We use cookies to ensure that we provide you with the best experience on our site. To learn more about how they are used please view our Cookie Policy.
If you continue to browse our website we will assume that you are happy to receive cookies. However, click here if you would like to change your cookie settings. [X]


B2B Summit: What's the story?

01 July, 2015 - Source: Bray Leino

The 2015 B2B Marketing Summit was both the biggest ever, and oversubscribed. Clearly, B2B marketing as a discipline in its own right is a hot topic right now, writes Pete James, Bray Leino's B2B Creative Head.

  • B2B Marketing lanyards
    B2B Marketing lanyards

So what did we learn? Across the 30 half hour presentations and keynote speeches, several themes were universal. Indeed, the event divided itself into what it saw as five areas for conversation: Insight, Content, Multichannel, Engagement and Social media.

That said, some universal truths emerged that we’d be wise not to ignore. And one overarching theme hovered below the surface.

Speakers to a man and woman agreed that B2B marketing has changed and will never be the same again. There are two reasons for this.

One, the online world is now the home for B2B decision makers. And two, information/knowledge/data are the tools of the marketer’s trade, because they exist (if you know where to look), and because they are essential for us to do the job of connecting with the diverse B2B audiences in all the places we must reach them.

Most content is crap

Throughout the day, no single word was more all-pervasive than ‘content’. But where, five years ago, marketers agreed that Content is King, the recognition now is that Most Content is Crap. It’s unquestionably true, but maybe needed saying out loud for the B2B world to sit up and take notice.

When is content not crap? When it is highly relevant and informative, or deeply engaging? When is it great? When it’s both.

We need to acknowledge that both ‘highly informative’ and ‘highly engaging’ are goals that are hard to achieve. Both take sweat and time, and a bar set high.

‘Produce some great content for us tomorrow please’ is a request we must educate our clients never to make, because we do them a serious disservice if we even try to respond to it.

People to people

Theme two might be categorised as ‘making it personal’. Whether it was called ‘insight’ or ‘personas’, speakers focused weightily on the idea that we should not think of ourselves as helping businesses sell to businesses, but as helping business people sell to business people.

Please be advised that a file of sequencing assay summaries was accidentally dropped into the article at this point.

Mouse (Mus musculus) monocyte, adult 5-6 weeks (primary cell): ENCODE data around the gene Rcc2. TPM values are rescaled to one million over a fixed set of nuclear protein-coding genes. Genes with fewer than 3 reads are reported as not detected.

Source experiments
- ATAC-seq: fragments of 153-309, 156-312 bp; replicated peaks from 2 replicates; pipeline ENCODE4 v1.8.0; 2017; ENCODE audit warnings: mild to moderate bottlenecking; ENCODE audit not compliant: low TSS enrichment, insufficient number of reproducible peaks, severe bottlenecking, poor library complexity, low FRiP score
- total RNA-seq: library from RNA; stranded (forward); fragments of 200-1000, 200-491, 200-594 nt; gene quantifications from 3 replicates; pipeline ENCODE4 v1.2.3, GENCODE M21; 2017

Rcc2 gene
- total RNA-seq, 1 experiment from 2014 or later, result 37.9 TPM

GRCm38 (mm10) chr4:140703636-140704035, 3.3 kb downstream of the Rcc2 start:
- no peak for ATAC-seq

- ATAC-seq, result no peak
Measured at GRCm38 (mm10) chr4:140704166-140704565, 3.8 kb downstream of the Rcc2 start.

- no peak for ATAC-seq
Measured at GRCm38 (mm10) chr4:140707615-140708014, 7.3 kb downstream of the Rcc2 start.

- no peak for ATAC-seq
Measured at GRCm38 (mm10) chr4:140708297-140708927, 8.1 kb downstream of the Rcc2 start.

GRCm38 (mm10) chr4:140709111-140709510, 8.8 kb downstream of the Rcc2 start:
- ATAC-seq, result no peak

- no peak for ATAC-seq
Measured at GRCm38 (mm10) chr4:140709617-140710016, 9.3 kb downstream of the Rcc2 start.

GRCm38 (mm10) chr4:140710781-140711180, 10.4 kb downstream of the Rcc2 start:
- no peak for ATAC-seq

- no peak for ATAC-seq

Clearly then, we need to know who these people are, where they go and what they want, as people. That’s a big ask, especially as in the B2B world, there’s always a large and diverse group of people who need to be reached and influenced.

We sometimes expect our clients to have this knowledge. Perhaps they should have it, but they frequently don’t (even, at times, when they think they do). That means as an agency, we need to have tools to help them achieve this goal. Clients will be eternally grateful to us if we can tell them exactly who their customers really are.

Which brings us to journeys. Nothing separates B2B for B2C more dramatically than the length and complexity of the trail from first engagement to first sale, and from first sale to loyal customer.

Again, our clients should know their journeys, and they know they should know. We need to be able to map those journeys for them, for their sake and ours.

It’s easy to get the impression from all this that B2B marketing is becoming a science - turning big data into key data into insights into journeys into iron-structured comms, measured, analysed and honed at every point.

The B2B world feels like a relentless quest for CONTROL – to know and manage everything.

A note of caution, then, and perhaps a reality check. We are at risk of concluding that with sufficiently insightful knowledge and kitten-filled content, we can rule the B2B world.

But brand still matters too

Even if our content doesn’t directly talk about brand, it should still come from it. Every brand still needs to stand for something, to have a point of view, to make its customers feel a certain way. And, indeed, to be able to do the vital task of enabling employees to know what sort of business they work for.

Because without brand, one business’s content will eventually be indistinguishable from another’s.

And while brand matters, so do ideas. Ideas are what bind all this content together, what launch and direct it, what make a brand a brand, not just a business.

Clients are excited when an agency is able to encapsulate their business for them because they’re too close to it to do it themselves.

And (hallelujah), the B2B Summit acknowledged this, if indirectly. Because one more clear and present theme emerged


Stories should be our secret weapon in B2B, and B2C too. By thinking narratively, we force ourselves to tell audiences things they want to hear and to connect with them in authentically engaging ways.

There is no better way to define a brand than with a story. And therein lies the key.

The end

Your session will expire in xx.xx
Continue or Log Out